Escape from the Tenderloin
I’ve been back a couple of weeks from the American Association of Geographers conference in San Francisco and my post-conference weekend of relaxation there. I had not been to this both beautiful and troubling city in about two decades, and I wanted to reflect on this visit. I also want to beg the city’s forgiveness, in advance, for the less than lighthearted overall tenor of this piece. However, I want to say first that I see why it is easy for people to fall in love with San Francisco and the Bay area in general. When it is clear and beautiful, as it was during my visit, it is spectacular—saturated blue skies, glistening water all around, sweeping views from the top of cartoonishly steep hills. There are the iconic Golden Gate Bridge, hills ending abruptly in the water, abundant flowering plants, and lovely architecture. If one has the means to afford the ridiculously high real estate and rental prices, this would be a magical place to live.
My first visit to the city in the 1990s came with a warning to steer well clear of the “Tenderloin”, an area southwest of Chinatown and the Financial District, and roughly between Larkin, Geary, Mason, and Market Streets. This was where, I was told, one would find all manner of unsavory characters doing all manner of unsavory things. The area’s name and sketchy reputation, it is said, date from the first of half of the twentieth century, when police officers were offered better pay to work there. This better pay would allow them to buy better cuts of meat, such as tenderloin.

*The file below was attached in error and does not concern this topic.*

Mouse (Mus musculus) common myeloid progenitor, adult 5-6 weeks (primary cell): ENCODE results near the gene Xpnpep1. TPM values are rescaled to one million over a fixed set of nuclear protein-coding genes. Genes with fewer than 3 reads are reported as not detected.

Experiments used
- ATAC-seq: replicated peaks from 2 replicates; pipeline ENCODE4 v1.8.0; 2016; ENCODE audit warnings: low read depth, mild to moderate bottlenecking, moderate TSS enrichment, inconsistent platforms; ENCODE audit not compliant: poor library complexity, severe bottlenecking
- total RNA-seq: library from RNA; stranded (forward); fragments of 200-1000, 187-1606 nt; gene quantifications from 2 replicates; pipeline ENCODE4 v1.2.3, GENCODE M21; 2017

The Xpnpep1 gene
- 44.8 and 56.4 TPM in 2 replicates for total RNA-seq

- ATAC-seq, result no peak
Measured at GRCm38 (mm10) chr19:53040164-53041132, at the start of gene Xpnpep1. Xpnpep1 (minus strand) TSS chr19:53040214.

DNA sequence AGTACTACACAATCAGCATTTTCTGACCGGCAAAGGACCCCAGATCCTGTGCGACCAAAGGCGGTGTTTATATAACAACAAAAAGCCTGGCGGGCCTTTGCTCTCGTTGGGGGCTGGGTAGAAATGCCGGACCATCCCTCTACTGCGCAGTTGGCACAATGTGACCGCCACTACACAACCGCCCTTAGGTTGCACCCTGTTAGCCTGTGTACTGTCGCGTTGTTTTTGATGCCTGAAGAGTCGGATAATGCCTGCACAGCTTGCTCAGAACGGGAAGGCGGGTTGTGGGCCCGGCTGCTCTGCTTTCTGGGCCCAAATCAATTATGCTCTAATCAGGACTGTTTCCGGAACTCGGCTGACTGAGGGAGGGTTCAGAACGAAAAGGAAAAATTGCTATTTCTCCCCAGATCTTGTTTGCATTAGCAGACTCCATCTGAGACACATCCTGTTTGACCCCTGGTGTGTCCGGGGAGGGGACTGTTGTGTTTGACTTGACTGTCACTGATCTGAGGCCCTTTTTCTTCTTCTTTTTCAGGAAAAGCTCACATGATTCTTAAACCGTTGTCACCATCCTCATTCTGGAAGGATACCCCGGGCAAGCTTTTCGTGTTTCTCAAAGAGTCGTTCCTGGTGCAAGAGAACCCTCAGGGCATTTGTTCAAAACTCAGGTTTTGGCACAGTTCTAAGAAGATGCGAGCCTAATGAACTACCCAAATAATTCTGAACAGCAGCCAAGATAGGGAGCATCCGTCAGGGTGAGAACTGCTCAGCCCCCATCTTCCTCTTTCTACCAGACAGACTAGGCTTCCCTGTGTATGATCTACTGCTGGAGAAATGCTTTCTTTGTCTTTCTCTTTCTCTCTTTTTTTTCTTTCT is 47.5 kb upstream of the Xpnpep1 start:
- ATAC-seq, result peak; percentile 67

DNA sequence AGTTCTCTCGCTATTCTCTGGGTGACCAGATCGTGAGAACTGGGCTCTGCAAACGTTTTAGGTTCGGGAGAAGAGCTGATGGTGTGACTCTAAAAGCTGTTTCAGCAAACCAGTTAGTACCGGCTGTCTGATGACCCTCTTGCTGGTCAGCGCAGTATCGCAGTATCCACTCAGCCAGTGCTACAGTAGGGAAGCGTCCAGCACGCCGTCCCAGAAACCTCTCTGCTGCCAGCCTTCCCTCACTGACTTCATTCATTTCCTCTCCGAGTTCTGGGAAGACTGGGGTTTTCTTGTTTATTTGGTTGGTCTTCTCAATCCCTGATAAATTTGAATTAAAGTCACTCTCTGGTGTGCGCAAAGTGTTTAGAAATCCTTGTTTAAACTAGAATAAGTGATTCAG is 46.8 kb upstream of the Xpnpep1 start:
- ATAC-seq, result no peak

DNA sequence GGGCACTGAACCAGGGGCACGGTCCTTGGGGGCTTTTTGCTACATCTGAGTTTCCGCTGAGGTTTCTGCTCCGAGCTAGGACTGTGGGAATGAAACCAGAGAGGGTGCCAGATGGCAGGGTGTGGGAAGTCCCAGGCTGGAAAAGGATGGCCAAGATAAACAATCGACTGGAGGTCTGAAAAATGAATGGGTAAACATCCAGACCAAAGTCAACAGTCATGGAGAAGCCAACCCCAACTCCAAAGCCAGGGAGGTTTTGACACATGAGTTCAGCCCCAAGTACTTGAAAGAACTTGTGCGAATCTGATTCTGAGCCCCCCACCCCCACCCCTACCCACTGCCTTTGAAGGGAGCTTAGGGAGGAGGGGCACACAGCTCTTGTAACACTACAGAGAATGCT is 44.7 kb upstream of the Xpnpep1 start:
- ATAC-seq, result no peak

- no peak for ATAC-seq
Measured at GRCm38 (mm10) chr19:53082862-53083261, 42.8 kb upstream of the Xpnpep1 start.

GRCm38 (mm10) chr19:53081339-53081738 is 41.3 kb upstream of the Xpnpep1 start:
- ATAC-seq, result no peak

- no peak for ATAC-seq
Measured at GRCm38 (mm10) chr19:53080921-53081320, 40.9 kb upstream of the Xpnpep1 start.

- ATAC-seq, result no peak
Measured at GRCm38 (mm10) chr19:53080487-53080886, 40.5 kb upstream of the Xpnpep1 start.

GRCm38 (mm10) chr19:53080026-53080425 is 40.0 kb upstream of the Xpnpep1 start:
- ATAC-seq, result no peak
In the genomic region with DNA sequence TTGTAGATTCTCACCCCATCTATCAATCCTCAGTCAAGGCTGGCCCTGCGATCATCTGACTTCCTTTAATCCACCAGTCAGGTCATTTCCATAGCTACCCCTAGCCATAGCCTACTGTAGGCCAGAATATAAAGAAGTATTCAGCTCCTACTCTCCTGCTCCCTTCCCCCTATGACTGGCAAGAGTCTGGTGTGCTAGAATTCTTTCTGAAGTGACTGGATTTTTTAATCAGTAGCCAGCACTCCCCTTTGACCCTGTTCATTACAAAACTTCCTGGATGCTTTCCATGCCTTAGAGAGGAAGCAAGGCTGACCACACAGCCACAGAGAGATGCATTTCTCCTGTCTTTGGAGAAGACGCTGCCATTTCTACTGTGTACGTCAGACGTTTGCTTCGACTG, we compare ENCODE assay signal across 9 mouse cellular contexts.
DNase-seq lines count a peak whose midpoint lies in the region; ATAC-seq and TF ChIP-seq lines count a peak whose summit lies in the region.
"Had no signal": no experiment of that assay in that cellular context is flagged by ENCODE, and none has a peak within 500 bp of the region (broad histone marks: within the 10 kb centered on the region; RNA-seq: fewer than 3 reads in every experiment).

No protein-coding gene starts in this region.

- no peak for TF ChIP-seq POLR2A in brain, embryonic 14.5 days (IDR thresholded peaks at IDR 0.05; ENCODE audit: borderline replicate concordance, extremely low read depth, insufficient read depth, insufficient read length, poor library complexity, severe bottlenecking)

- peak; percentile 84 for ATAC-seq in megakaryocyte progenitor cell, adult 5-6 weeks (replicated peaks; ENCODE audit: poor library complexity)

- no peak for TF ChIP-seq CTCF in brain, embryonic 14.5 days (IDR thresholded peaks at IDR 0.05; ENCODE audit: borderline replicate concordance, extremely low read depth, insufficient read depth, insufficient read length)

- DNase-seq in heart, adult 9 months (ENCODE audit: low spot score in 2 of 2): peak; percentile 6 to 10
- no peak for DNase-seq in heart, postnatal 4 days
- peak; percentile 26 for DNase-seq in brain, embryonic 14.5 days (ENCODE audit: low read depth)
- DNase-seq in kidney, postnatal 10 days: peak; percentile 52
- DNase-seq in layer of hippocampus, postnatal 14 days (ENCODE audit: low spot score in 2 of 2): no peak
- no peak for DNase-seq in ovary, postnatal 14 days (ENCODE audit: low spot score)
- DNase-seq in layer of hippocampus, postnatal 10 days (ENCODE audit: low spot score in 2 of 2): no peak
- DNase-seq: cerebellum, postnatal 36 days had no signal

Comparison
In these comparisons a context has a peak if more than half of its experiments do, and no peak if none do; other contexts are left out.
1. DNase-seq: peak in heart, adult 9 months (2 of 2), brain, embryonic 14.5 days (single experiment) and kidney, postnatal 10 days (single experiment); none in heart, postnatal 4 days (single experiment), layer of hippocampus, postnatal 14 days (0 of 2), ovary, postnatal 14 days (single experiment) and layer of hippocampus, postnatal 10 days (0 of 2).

In the years since my first visit, I had heard and read that the Tenderloin had “cleaned up” a bit. When looking online for hotels for the conference, there were even quite a few nice looking ones now in the ‘Loin. Also, I’m a bit more “worldly”, if you will, than I was 20 or so years ago. I’ve both traveled and lived in areas where one has to exercise a bit of caution and have become, unfortunately, accustomed to encountering “the homeless”. With a budget that really didn’t allow for staying at one of the nice conference hotels in Union Square, and feeling better about the Tenderloin, given its at least partial transformation, I decided that staying in a hotel in this area would be fine. And it truly was. I never felt unsafe; I was never "harassed". What I wasn’t really expecting in the new-and-improved Tenderloin was the sheer number of people I saw who were living lives that are likely unimaginably foreign to anyone reading this.